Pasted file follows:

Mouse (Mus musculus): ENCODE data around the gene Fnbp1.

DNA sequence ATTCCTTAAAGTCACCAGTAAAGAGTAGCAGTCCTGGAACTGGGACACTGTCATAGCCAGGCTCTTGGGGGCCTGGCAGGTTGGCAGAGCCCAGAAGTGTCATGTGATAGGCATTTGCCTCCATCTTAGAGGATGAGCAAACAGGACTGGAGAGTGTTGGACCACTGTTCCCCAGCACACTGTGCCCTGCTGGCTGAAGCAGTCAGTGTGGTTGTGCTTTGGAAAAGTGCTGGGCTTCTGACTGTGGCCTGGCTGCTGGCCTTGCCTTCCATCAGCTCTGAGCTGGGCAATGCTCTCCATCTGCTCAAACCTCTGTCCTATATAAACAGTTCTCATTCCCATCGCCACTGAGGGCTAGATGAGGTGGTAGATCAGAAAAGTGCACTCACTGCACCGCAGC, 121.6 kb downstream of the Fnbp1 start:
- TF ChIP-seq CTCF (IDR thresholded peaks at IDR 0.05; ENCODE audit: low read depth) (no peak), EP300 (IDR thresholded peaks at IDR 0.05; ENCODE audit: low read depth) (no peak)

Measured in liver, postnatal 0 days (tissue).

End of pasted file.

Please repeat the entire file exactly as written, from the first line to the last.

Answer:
Mouse (Mus musculus): ENCODE data around the gene Fnbp1.

DNA sequence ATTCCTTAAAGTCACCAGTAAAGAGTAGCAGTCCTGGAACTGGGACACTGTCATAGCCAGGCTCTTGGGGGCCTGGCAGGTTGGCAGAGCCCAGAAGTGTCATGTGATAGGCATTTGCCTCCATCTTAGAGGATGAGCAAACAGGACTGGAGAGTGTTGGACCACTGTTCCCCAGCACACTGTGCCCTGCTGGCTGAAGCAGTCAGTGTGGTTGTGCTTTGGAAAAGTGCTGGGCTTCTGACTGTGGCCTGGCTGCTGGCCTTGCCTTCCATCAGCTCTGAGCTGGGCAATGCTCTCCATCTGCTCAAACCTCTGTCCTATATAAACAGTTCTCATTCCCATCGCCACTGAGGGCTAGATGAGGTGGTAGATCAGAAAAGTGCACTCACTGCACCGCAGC, 121.6 kb downstream of the Fnbp1 start:
- TF ChIP-seq CTCF (IDR thresholded peaks at IDR 0.05; ENCODE audit: low read depth) (no peak), EP300 (IDR thresholded peaks at IDR 0.05; ENCODE audit: low read depth) (no peak)

Measured in liver, postnatal 0 days (tissue).